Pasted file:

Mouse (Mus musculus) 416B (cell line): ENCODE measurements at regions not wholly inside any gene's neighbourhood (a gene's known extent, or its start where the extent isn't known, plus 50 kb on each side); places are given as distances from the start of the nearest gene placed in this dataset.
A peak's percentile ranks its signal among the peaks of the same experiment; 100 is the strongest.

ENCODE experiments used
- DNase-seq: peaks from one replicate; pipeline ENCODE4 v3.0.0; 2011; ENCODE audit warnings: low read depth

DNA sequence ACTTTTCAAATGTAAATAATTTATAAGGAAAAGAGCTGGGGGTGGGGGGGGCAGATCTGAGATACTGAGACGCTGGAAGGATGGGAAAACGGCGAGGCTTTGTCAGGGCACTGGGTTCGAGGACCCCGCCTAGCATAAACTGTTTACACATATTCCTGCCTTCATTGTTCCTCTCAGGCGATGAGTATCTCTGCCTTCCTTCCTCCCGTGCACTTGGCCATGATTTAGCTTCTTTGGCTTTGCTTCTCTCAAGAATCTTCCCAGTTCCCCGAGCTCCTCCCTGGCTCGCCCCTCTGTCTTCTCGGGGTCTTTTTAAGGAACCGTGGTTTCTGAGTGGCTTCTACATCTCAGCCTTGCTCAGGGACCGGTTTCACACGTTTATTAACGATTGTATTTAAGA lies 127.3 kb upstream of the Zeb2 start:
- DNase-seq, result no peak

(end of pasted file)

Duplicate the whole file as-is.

Mouse (Mus musculus) 416B (cell line): ENCODE measurements at regions not wholly inside any gene's neighbourhood (a gene's known extent, or its start where the extent isn't known, plus 50 kb on each side); places are given as distances from the start of the nearest gene placed in this dataset.
A peak's percentile ranks its signal among the peaks of the same experiment; 100 is the strongest.

ENCODE experiments used
- DNase-seq: peaks from one replicate; pipeline ENCODE4 v3.0.0; 2011; ENCODE audit warnings: low read depth

DNA sequence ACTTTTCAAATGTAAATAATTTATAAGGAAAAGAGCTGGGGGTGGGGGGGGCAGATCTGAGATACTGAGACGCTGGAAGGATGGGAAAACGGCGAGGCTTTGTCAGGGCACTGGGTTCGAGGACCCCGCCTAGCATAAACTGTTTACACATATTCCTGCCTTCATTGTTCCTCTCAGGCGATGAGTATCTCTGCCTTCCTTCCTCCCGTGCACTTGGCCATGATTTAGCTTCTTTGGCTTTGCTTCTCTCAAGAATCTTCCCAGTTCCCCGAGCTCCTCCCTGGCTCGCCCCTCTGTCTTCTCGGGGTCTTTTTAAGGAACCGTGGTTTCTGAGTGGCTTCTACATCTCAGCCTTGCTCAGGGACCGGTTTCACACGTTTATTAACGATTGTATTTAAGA lies 127.3 kb upstream of the Zeb2 start:
- DNase-seq, result no peak